As seen in the Bonnyville Nouvelle
Bonnyville native Rob Nichols is on the cusp of achieving his dream – becoming a Canadian champion.
The 35-year-old professional boxer, who began learning the sport in a small gym in the top floor of a building on 50th Ave. in Bonnyville, is set to step into the ring and go toe-to-toe with Frank “The Hammer” White for the Canadian Cruiserweight title.
“This is what I have always wanted,” said Nichols. “It has been a long haul. All the work to this point will hopefully (pay off).”
After back-to-back losses earlier this year, Nichols rebounded against New Brunswick’s David Whittom, picking up the decision after six hard-hitting rounds, in what many are referring to as fight of the year.
While improving his record to 6-3-1, Nichols no-nonsense, heavy-hitting style impressed promoters.
Representatives at the newly formed promotional company Dekada came calling and placed the local boxer on their first ever event card – Dekada Premier Fight Night.
On Oct. 16 Nichols entered the ring against Shediac, New Brunswick’s Emile Arsenault in a heavyweight bout, which highlighted the fight card.
“The guy had just fought my teammate (Paul Mackenzie) back on Sept. 11 in Edmonton, so my coach knew what he was like and I kind of knew what he was like,” said Nichols.
“We planned properly, everything went to plan and I stopped him in the third round with a body shot.”
The resounding victory over the 48-year-old Arsenault would prove to be the all Nichols needed to land himself a shot at his dream – a chance to fight for the Canadian Cruiserweight title.
“It is one of the most exciting things we have had in Alberta in terms of boxing championships. “It is a pretty big title,” said Dekada representative Dennis Herrmann.
Nichols was in the centre of the ring, drenched in sweat, and completely out of breath after knocking out Arsenault with a series of body shots. His attentions were turned to a nearby video board, where White, the current Canadian Cruiserweight title holder held up his championship belt and challenged Nichols.
“You want this,” said White, pointing a massive championship belt hanging over his left shoulder. “I challenge you to come take it from me.”
After seven years and eleven professional fights, Nichols had been afforded the opportunity to fight for a Canadian Professional Boxing Council (CPBC) title.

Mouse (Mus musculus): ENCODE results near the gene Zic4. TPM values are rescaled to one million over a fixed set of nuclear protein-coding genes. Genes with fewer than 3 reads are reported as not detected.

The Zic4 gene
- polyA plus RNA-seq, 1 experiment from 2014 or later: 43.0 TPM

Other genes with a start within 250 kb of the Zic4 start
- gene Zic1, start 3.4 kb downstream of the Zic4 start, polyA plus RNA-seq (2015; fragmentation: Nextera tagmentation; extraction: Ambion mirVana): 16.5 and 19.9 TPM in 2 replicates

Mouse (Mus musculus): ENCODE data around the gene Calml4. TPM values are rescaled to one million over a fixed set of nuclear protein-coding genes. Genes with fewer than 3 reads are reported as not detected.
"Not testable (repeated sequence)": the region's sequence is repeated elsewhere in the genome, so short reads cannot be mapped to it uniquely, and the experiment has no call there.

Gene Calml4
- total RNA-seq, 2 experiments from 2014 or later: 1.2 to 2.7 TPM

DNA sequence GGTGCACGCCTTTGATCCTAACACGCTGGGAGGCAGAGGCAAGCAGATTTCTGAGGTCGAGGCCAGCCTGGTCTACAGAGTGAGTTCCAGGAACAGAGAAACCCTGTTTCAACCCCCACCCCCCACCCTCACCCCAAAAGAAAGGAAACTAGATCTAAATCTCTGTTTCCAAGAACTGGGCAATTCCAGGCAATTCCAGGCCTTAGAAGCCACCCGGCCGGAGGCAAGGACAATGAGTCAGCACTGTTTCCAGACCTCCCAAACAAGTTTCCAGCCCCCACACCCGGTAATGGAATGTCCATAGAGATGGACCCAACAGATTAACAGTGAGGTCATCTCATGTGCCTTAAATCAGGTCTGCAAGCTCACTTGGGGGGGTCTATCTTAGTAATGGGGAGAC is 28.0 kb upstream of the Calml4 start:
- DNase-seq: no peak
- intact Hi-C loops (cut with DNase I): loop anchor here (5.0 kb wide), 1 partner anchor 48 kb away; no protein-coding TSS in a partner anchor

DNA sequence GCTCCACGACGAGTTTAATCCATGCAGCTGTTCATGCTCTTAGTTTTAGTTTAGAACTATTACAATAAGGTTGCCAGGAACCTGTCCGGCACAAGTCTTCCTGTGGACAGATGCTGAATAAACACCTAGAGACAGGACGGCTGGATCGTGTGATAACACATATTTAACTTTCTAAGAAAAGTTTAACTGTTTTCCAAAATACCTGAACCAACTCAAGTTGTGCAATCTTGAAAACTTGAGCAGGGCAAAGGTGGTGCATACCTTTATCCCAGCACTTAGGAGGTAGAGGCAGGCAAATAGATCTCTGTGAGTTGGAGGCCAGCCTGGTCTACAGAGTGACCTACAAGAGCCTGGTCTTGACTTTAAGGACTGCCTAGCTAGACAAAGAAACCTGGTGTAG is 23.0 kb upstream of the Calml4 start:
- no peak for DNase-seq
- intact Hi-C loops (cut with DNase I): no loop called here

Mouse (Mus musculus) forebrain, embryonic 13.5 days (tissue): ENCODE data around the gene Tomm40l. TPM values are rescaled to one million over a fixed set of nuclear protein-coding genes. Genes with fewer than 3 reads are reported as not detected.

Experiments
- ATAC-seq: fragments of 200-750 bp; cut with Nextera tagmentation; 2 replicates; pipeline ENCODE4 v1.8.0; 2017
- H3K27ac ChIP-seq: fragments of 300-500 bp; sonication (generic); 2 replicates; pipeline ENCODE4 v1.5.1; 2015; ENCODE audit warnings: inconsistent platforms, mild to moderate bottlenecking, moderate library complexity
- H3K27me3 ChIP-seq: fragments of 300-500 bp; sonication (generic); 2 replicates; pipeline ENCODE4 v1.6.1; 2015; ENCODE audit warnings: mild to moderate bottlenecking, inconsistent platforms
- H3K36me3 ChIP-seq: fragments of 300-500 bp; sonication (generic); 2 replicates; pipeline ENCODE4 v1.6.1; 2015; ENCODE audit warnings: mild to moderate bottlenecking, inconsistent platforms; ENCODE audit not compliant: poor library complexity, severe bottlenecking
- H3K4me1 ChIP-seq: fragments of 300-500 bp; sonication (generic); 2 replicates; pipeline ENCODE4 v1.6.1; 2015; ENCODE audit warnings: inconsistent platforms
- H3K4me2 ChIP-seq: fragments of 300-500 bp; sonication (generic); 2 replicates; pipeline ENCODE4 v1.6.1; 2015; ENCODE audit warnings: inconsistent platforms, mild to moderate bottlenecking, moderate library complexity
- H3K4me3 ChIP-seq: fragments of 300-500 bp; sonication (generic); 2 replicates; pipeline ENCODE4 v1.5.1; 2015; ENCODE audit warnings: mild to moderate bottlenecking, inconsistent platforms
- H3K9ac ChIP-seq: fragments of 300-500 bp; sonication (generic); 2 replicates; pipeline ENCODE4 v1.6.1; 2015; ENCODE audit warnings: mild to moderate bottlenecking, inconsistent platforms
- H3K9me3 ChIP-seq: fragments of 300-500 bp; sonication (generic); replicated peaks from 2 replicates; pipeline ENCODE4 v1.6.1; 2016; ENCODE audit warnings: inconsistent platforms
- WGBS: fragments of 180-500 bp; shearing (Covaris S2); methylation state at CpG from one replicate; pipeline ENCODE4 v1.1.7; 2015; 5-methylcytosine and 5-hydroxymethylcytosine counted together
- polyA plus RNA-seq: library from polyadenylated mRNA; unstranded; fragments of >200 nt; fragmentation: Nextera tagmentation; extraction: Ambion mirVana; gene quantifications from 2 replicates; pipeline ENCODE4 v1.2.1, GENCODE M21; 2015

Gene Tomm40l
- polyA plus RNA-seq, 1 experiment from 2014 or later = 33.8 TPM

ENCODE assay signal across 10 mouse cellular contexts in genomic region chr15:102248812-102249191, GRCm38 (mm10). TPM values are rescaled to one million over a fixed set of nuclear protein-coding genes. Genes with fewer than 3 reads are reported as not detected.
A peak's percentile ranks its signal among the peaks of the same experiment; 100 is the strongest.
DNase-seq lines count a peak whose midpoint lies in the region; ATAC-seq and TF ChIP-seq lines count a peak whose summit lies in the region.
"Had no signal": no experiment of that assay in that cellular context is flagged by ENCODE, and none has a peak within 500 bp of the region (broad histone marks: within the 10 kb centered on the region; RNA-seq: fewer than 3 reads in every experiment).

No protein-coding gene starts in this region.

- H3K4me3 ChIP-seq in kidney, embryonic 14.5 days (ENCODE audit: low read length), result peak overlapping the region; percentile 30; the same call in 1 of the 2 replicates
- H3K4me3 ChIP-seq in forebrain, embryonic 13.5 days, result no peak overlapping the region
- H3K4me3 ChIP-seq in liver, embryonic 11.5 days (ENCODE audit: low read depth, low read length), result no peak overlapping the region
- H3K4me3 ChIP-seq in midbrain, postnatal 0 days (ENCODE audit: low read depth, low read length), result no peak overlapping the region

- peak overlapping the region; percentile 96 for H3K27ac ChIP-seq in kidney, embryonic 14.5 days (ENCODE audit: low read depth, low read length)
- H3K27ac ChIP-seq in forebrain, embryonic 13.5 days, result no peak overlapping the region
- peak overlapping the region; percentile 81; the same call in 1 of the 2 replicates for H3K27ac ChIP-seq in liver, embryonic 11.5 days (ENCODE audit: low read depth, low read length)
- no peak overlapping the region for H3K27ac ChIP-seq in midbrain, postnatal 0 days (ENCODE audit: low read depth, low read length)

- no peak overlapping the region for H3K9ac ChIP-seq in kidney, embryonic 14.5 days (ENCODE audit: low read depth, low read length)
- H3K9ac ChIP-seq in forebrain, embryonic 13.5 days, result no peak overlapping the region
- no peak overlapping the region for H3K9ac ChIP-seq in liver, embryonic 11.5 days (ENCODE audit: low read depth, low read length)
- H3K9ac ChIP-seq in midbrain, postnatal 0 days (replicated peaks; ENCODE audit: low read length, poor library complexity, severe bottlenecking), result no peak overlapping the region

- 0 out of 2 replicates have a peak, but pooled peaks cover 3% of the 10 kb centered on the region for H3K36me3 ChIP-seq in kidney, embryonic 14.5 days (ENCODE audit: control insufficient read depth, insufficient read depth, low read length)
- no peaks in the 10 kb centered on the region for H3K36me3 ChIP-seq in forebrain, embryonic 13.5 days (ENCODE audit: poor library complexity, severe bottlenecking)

“You are a great fighter,” said Nichols, huffing and puffing, in response to White’s challenge. “I respect you just as much as anyone here, but you have something I want and I am coming to get it.”
White, a 44-year-old Sarnia, Ontario native, sports a 10-8-2 record over his ten-year boxing career.
His last fight came on June 7, 2014 in Kauhava, Finland against Juho Haapoja where he was knocked out in the fifth round.
“He is a veteran guy. He is a very crafty guy,” said Nichols of his opponent. “But I am the bigger guy. I’m taller, longer, and I am sure I am stronger.”
According to Nichols the key to this bout will be to keep an even keel and pace himself out over the set ten rounds. Up to this point he has only ever participated in six-round fights, but with a title on the line, he could have to go a full ten.
“Don’t get over zealous,” said Nichols. “With (Arsenault), I knew I hurt him in the first round. I was getting a little exited trying to finish it. I had to slow myself down and try to relax.”
While Nichols is brimming with confidence and feels he has a great shot to be victorious on Dec. 11 in Calgary, others close to the fight are not so sure.
“I really don’t know what to expect,” said Herrmann. “It definitely could go either way.”
Even though he wouldn’t go as far as to give the edge to Nichols, Herrmann said he couldn’t help put pull for the local fighter.
A Nichols victory would be huge for both the boxer and Calgary-based promoter, as it would guarantee several more fights and a defense of the title.
“As a company from the west, we hope he brings the title to the west,” said Herrmann. “(A win) would bring a lot to Calgary, to Alberta and to the west.”
Competing on a national stage, with a shot at becoming a Canadian boxing champion, is a significant step in Nichols career – one that began at the KA Boxing Club in Bonnyville back in 1997.
After graduating from Bonnyville Centralized High School, Nichols went on to work for Imperial Oil’s Cold Lake Operations. It was there he met the son of local boxing coach Ray Kahanyshyn, who, along with fellow coach Ray Dumais, introduced him to the sport of boxing.
“I remember back when I graduated from high school, I just sort of felt like my life wasn’t really going anywhere. At this point I probably weighed 250 pounds,” said Nichols. “I decided I had to do something to get into shape, so I starting the boxing thing and enjoyed it so much that I stuck with it.”
Eighteen years later and Nichols still makes trips back to the local club where he spars with the young, up-and-coming boxers.
“It is like a time warp down there. Nothing has changed. The same guys are doing the same things,” said Nichols, who is happy his success has shined a light on the region, the club and coaches that gave him his first taste of the sport.
“I come from this area. I am proud to support it. If it wasn’t for the club back in Bonnyville none of this would have started.”
In one month Nichols will be standing in the ring at the Genesis Centre, gloves up, bouncing back and forth, awaiting the bell that will start the biggest fight of his life.
“Rob Nichols has always dreamt about that belt,” said Herrmann. “He has never claimed that he wanted to beat Floyd Mayweather one day. His dream is to be a Canadian Champion.”